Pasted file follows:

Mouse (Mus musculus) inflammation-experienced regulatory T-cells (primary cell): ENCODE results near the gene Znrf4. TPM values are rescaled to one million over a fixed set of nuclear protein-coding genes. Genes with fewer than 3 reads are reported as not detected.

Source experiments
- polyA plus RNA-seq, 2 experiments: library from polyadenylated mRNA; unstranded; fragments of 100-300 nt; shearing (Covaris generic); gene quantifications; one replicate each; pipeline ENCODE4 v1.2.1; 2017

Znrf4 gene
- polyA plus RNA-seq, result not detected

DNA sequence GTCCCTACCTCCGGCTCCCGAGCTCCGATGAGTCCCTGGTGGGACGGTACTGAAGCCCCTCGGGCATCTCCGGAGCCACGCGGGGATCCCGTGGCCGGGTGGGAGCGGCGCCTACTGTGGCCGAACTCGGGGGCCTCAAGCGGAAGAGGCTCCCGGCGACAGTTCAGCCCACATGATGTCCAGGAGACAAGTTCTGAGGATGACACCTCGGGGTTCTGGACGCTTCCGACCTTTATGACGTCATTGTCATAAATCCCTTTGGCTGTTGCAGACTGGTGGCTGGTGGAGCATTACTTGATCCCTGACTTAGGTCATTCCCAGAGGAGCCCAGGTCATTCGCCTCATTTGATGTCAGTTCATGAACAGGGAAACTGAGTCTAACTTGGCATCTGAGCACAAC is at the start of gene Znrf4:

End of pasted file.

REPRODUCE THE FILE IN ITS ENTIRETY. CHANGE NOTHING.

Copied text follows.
Mouse (Mus musculus) inflammation-experienced regulatory T-cells (primary cell): ENCODE results near the gene Znrf4. TPM values are rescaled to one million over a fixed set of nuclear protein-coding genes. Genes with fewer than 3 reads are reported as not detected.

Source experiments
- polyA plus RNA-seq, 2 experiments: library from polyadenylated mRNA; unstranded; fragments of 100-300 nt; shearing (Covaris generic); gene quantifications; one replicate each; pipeline ENCODE4 v1.2.1; 2017

Znrf4 gene
- polyA plus RNA-seq, result not detected

DNA sequence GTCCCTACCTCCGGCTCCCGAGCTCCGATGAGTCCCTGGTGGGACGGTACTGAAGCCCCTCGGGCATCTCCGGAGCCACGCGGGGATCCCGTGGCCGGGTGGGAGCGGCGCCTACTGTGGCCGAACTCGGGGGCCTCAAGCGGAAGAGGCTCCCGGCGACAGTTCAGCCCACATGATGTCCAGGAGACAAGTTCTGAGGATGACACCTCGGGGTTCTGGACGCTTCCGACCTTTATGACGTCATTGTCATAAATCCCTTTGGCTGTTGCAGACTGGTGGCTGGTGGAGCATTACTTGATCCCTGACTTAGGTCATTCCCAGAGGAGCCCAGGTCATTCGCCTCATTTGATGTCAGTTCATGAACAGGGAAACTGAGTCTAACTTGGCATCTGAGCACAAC is at the start of gene Znrf4: